What You Don't Know About The Intangibles

The Intangibles of M&A Deals

Economies are slowly recovering and companies, last year, made quite a few mergers and acquisitions to mark the post-2008 financial recovery. One of the biggest mergers and acquisitions in 2012 were the acquisition of Fraser & Neave in Singapore by TCC Asset for $13.5 billion. Although acquisitions are important to expand and grow a business, not all acquisition or mergers show positive results post the transaction. From 2010 to 2012, the value of intangible assets of acquisition declined by 38%. If this is applied to M&As in 2012, companies stand to lose over $100 billion in value by 2014.

What are intangible assets?

Intangible assets are hard to define or pinpoint. However, experts agree that the intangible assets of a company consist of its organizational, relational and human capitals. Organization capital constitutes the communications and company culture, relational capital consists of the client loyalty and brand value of the company and human capital refers to the employee management, development and engagement aspects of the company. After acquisitions and mergers; the employees, brand management, leadership skills and other forms of engagement needs to remain active, according to Andreas Raharso – Director of the R&D Centre for Strategy Execution of the Hay Group.

Intangible assets as active capital

According to the Hay Group, about 60% of a company’s earnings before tax, interest, amortisation and depreciation, is its intangible asset in active form. Also, 77% of movement in stock price of an organization can be attributed to this intangible asset that is active. On the other hand, most companies and executives admit that obtaining information on intangible assets is almost impossible.

Companies must understand that they need to keep the intangible assets after mergers and acquisitions active to maintain the pre-merger value of the company. Companies often believe that assets are inherently active and this is not true or intangible assets.

How to keep intangible assets active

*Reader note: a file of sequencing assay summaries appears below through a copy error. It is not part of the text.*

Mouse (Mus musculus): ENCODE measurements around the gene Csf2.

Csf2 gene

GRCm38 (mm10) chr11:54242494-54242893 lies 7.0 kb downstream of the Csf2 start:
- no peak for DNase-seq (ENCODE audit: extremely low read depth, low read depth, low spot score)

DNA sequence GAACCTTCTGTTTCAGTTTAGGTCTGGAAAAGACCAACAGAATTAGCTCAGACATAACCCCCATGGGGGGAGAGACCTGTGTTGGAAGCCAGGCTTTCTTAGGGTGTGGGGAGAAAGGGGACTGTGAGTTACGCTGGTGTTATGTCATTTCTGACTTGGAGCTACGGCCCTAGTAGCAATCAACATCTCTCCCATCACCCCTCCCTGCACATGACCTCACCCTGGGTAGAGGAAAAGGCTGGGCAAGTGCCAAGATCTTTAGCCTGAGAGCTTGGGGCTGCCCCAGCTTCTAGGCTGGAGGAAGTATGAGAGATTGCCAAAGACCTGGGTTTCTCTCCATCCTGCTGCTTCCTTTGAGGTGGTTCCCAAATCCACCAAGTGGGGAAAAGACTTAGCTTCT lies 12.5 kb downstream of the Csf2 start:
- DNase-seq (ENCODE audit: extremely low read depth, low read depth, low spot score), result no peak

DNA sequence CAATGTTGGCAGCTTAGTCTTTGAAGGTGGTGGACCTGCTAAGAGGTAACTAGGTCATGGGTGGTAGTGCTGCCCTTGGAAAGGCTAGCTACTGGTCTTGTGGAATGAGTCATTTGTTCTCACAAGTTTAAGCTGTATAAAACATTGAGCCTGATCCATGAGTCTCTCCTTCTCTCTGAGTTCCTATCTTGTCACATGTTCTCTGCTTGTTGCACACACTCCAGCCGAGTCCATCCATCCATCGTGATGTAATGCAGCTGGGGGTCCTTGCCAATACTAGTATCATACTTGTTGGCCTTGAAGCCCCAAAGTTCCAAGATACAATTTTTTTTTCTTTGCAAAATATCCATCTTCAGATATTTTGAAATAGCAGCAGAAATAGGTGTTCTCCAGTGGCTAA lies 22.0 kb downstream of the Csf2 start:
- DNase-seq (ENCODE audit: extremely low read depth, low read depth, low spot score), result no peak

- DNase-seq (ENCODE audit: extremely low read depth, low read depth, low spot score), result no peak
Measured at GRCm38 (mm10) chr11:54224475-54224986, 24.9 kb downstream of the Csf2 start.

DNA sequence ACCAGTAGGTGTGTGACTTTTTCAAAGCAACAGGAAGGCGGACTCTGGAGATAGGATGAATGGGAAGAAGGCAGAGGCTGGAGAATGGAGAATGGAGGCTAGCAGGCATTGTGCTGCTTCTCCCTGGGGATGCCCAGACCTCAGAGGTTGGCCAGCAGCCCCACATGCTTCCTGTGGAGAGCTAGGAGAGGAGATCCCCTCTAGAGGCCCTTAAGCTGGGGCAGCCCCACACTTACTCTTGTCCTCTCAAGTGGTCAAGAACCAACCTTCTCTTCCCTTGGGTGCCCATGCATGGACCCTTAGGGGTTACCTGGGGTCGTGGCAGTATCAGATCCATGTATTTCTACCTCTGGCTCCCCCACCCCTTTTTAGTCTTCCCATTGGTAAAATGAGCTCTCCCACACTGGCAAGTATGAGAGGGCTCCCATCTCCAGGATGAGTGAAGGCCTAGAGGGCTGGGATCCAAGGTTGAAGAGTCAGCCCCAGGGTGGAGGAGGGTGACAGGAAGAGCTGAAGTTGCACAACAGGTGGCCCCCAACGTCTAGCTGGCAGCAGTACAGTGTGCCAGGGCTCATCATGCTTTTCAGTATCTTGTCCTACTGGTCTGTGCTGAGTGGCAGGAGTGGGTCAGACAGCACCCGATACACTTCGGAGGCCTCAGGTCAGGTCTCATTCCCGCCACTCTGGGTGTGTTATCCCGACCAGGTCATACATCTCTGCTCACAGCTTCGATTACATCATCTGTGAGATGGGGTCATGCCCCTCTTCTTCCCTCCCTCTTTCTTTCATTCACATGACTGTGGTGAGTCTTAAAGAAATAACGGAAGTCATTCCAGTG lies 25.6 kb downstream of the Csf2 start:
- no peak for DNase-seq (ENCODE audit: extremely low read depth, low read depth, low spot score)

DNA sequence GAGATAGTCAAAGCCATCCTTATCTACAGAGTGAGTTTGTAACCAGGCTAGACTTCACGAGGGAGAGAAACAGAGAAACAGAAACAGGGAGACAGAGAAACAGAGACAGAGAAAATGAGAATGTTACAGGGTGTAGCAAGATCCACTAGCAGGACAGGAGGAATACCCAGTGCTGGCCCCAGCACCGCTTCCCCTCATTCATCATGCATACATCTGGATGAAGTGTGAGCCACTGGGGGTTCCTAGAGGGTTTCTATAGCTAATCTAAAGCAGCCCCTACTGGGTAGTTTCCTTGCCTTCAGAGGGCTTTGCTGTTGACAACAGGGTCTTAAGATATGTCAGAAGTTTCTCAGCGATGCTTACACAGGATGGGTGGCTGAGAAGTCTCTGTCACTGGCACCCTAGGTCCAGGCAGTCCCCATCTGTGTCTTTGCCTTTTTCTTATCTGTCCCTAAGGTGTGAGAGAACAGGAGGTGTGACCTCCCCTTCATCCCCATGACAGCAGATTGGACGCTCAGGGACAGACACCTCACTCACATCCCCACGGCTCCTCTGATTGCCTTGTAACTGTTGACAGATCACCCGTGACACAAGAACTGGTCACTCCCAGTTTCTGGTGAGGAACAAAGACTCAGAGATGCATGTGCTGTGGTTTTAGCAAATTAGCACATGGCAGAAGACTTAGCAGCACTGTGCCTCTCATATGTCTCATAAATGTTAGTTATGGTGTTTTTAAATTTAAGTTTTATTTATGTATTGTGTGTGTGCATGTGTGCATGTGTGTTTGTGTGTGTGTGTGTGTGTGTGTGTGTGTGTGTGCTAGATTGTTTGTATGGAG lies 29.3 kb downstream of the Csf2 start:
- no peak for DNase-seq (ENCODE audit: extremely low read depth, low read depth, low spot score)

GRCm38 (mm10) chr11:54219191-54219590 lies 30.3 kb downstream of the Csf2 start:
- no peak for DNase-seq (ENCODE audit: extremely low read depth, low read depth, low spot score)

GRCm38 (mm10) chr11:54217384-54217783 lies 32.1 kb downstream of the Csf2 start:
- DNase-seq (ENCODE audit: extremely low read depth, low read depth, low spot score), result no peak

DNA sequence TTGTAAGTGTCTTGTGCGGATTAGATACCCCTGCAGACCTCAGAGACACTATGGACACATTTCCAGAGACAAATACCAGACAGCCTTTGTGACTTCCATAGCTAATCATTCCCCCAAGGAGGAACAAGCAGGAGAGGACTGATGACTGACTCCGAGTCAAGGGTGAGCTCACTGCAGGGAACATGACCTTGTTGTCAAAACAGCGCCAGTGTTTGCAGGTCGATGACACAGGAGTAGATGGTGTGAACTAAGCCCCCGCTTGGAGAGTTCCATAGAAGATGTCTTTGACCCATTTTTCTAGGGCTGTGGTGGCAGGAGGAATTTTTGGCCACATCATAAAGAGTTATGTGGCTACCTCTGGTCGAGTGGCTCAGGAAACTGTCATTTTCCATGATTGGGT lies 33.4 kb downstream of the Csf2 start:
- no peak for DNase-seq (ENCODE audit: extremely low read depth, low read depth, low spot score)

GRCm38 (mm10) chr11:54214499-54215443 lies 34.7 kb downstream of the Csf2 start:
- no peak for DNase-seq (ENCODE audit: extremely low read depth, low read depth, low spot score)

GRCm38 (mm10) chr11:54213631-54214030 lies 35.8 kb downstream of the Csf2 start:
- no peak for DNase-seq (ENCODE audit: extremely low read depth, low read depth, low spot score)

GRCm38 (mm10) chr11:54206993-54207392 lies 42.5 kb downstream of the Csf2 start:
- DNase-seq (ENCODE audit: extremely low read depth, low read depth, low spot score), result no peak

To make sure that the intangible assets of the acquired company remain active and at pre-merger values, the acquiring organization needs to check for compatibility in four areas. These four areas or drivers are:

  • Compatible response
  • Calculated risks
  • Courageous follow through
  • Candour

The first two drivers refer to the corporate culture of both the companies involved at the organizational lever. Acquiring companies must make sure that they acquired companies have the same spirit and culture. For example, they must check if both companies take risks, are informal, take quick decisions, etc. A clash in corporate cultures led to BenQ’s acquisition of Siemens struggling, where the latter company was more formal and had strict defined procedures and the former having a more open and informal culture.

Acquiring companies must also have courageous follow through abilities. This means that senior management must be able to handle tough issues during the merger. They must be willing to make difficult decisions like laying-off people in the acquired company or discontinuing a product, etc.

Candour is an important driver that leads to trust among the companies involved in the merger. Trust is critical in maintaining the value of both companies after the merger at the pre-merger values and helping both companies grow. Deals can also collapse if trust is not maintained. Companies need to quell false rumours by reassuring employees as they can leave if they hear rumours about lay-offs and this can hurt the intangible assets of the company.

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